Free Your Mind

Weekly poetry is BACK and frankly, I could not be happier 😀

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Creativity is an odd thing: you can decide to set time aside to write, or draw, or indeed do anything else but unless your brain decides to also turn up and take part? All the planning it the world is largely pointless. What works best for me, undoubtedly, is having certain tasks running as a permanent background hum. After a couple of years working out the kinks, this is now the most productive means of being… well, productive.

If I want fiction to work, fiction needs to run in the backgrounds (hence why FINALLY EX/WHI is back this week) and the same goes for poetry. These daily mental exercises, literary gymnastics in my head, make it easier and simpler to push other things front and centre. So, whilst the front of house poetry this month’s all about HOPE, round the back it’s all much darker and… frankly a bit angry.

There is the potential for an awful lot of ranting in the next few weeks if I’m not careful, so all these OMFG YOU’RE ALL IDIOTS first drafts need to be tempered down a bit. There’s also later on the potential to revisit some old works, the back catalogue is finally beginning to attain both breadth and depth. I’ve discovered today a local Open Mic night, so it might be worth an exploratory expedition to see how that works.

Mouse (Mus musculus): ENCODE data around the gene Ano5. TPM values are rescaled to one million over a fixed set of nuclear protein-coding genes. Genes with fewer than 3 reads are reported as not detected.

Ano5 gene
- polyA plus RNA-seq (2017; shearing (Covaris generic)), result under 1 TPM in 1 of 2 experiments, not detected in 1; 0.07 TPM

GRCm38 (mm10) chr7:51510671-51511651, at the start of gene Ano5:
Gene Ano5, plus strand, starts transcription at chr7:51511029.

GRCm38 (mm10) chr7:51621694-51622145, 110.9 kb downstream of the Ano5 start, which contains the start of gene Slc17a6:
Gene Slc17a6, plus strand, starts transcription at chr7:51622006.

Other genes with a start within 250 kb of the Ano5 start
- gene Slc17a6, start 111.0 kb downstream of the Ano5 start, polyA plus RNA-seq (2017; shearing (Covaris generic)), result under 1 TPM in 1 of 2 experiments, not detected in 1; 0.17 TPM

Reading in front of an audience is an extremely enjoyable fringe benefit of the poems, after all, and that gives me the opportunity to refine technique and content. How something sounds is probably more important than the words themselves, and I can read one word as another when performance happens, means by which more depth can be inserted than simply exists when written…

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These are exciting times ahead.

2020 Week One Poetry: That Kills Us

I stopped writing weekly poetry for Social media when it became apparent that work could be used elsewhere… to maybe make me some extra cash, or win a contest. After a year where neither of those things have come to pass, it is time to go back to what was working best for me in terms of creativity. This is the equivalent of drawing every day. It is means by which my craft improves.

These words are the best ones.

That means 52 poems, including holidays: Monday to Friday (or in this case, three days for the start of the year.) Where months start mid-week, I’ll write less (Week Five will also only be three days long) giving time for a bit more rest. The proviso here is everything is written ‘live’: no weeks of polish. If it’s a verse a day for five days the original selection will be skeleton-built the week before and amended on the fly.

That means next week’s five verses are ready to roll starting tomorrow but might totally alter when I post them. We will see. 

For now, this is a solid start.


That Kills Us

Repetitive, blamed infamy
always somebody else
pointing finger, insinuate
your problem, halved
segment, rotten whole.

Slope, madness descends
cackling uncontrollably;
finger given, on the way
past circles held, restricting,
other people’s selfishness.

That kills us, possibility
this time, perhaps, is better;
sad inevitable, lies:
hope only held eternal
if goodness sets her springs.


Noises Off

So I promised a review of Thursday’s gig. I’m tempted to do it in rhyme, but my brain’s pretty much fried after the stress of last week, coupled with this week’s workload. So, in the absence of actual ability…?